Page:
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Between the sacred and the profane: the excessive art of David LaChapelle

Many call him “The Fellini of Photography” for his dreamlike representations of reality, his unique and eccentric style have made him a world-renowned artist and one of the most important photographers of our century.

Who is David LaChapelle?

David LaChapelle was born in Fairfield (Connecticut, USA) on March 11, 1963.
After attending the North Carolina School of Arts, he moved to New York where he enrolled in the Art Students League and the School of Visual Arts.

In the early ’80s, thanks to his extraordinary talent, LaChapelle began to exhibit his artworks in the galleries of New York, even succeeding in attracting the attention of Andy Warhol. It was the King of Pop Art who offered the young LaChapelle his first professional photo job for the magazine Interview Magazine.

Soon LaChapelle started working for prestigious magazines – like Vanity Fair – that open the door to the glittery and glossy world of fashion and advertising.

David LaChapelle during his exhibition “After the Deluge” at Palazzo delle Esposizioni in Rome, 2015, Photo credit: Gabriel Bouys.

Between celebrities and star system

Working in the world of fashion and the star system allows LaChapelle to use the icons of fashion and entertainment as raw material for its art. In this period his creativity explodes: electric colors, lacquered surfaces, bright worlds, hyper-realistic, cheeky sometimes excessive and perhaps a bit kitsch are his signature.

His eccentric way of combining an original hyper-realistic aesthetic with profound social messages make his photographs the perfect creations to communicate contemporary obsessions, the relationship with pleasure, with well-being, with the superfluous and with an exaggerated need to appear.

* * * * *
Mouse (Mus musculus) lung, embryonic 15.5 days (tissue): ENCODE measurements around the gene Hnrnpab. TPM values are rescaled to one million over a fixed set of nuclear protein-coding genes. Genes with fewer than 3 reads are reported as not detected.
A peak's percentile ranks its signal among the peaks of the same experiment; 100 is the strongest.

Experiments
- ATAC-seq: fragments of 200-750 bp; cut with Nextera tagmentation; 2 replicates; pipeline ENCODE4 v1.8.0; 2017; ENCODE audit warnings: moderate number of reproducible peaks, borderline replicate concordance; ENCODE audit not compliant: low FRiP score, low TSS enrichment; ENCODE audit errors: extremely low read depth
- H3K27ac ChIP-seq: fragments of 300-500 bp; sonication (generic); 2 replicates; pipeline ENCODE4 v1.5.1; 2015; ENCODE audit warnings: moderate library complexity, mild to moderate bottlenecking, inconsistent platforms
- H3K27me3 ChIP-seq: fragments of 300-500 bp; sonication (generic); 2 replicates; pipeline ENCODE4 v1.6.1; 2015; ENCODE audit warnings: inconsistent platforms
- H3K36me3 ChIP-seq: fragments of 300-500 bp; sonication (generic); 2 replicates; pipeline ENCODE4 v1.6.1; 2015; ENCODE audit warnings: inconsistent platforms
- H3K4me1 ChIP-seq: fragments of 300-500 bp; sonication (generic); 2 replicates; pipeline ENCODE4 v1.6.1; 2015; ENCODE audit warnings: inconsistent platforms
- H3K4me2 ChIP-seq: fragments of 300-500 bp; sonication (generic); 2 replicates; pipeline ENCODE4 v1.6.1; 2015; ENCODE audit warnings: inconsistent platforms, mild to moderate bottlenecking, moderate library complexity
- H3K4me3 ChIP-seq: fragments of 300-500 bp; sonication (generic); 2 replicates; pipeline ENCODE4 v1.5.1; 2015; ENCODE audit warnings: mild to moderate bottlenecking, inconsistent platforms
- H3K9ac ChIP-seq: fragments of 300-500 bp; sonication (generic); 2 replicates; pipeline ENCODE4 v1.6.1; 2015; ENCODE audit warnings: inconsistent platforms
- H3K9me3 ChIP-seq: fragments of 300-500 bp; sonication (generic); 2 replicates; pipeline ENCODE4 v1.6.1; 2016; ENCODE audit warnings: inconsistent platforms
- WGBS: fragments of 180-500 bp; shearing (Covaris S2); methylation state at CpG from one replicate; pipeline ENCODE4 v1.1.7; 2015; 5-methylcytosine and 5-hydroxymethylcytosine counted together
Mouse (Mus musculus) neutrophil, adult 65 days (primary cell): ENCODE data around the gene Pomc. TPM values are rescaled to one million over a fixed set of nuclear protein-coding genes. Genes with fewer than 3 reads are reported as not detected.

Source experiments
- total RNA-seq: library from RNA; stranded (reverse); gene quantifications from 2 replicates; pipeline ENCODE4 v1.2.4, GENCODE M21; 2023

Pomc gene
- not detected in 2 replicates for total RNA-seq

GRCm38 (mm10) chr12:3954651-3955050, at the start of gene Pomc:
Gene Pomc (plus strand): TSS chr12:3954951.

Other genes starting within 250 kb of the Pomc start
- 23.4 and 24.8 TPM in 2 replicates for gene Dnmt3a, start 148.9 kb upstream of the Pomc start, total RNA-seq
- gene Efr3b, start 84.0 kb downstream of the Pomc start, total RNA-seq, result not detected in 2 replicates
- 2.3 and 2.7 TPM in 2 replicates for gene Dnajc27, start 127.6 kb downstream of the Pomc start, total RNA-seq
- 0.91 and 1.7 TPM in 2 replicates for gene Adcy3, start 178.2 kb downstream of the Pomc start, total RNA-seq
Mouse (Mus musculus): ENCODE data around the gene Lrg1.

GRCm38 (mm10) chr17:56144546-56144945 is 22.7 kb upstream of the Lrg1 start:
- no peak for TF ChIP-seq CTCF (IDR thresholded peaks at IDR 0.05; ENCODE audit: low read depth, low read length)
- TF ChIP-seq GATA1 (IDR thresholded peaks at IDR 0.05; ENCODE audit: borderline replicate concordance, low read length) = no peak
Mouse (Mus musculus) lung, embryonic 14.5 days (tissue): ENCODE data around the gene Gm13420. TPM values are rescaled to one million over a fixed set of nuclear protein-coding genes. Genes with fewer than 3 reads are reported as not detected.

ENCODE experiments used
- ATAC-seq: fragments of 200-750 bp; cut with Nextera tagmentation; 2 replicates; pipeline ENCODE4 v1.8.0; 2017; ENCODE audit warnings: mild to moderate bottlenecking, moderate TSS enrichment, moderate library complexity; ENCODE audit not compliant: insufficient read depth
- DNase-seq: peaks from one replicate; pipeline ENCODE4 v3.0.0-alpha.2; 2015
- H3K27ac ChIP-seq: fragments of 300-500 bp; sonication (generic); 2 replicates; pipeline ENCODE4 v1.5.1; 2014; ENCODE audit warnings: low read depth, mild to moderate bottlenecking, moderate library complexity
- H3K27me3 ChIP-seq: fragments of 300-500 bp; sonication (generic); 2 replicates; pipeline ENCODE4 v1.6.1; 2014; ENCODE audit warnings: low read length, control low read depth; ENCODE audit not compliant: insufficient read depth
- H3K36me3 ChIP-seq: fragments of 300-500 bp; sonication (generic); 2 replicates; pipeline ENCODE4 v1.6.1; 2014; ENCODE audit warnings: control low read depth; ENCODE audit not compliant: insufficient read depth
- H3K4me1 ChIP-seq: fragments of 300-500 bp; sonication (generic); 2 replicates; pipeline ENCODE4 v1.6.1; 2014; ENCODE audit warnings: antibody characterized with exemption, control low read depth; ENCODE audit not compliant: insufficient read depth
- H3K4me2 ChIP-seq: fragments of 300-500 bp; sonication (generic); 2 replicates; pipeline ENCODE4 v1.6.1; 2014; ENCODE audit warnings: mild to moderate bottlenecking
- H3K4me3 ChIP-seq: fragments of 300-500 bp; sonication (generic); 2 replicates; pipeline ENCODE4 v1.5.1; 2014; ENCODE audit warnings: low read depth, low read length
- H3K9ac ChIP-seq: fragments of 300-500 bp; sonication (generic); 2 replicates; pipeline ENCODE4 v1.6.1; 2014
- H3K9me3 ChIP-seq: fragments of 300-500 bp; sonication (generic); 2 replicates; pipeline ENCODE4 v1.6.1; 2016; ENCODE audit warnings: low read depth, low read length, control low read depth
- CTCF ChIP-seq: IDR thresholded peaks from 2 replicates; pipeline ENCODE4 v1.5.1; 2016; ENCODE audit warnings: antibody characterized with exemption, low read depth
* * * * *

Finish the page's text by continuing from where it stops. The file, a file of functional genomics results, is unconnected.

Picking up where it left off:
The collection that best reflects this concept is titled Hotel LaChapelle (1998), one of the best-selling photo books of all time, which contains several shots depicting celebrities such as Michael Jackson, Elton John, Muhammad Ali, Madonna, David Bowie and also his inspiring muses: Courtney Love and the transsexual Amanda Lepore.

Elton John photographed by David LaChapelle, ©David LaChapelle.

The inspiration at the Sistine Chapel

The turning point that marks its artistic evolution is the trip to Rome in 2006.
On this occasion, the photographer visits the Sistine Chapel, remaining completely struck by the frescoes by Michelangelo and by the glories of religious power.

This breakthrough pushes David LaChapelle to fuse together the glamorous iconography with universal themes. The transgressive subjects that he chooses, sometimes make discuss because they are the revisiting of sacred themes such as the nativity, the deluge or the resurrection.

It was precisely The Deluge by Michelangelo to suggest the creation of  the series The Deluge, a photographic work where the references to the masterpiece by Michelangelo are mixed with the brands of consumer society and the ostentatious beauty of naked bodies.

From now on, David LaChapelle decides to leave the fashion world to devote himself entirely to art. Even if he moves away from purely commercial and advertising fields, the now ex-fashion photographer doesn’t give up his own advertising aesthetic, now translated into a means of deep investigation of reality.

A part of the artwork “The Deluge” by David LaChapelle, 2006, ©David LaChapelle.

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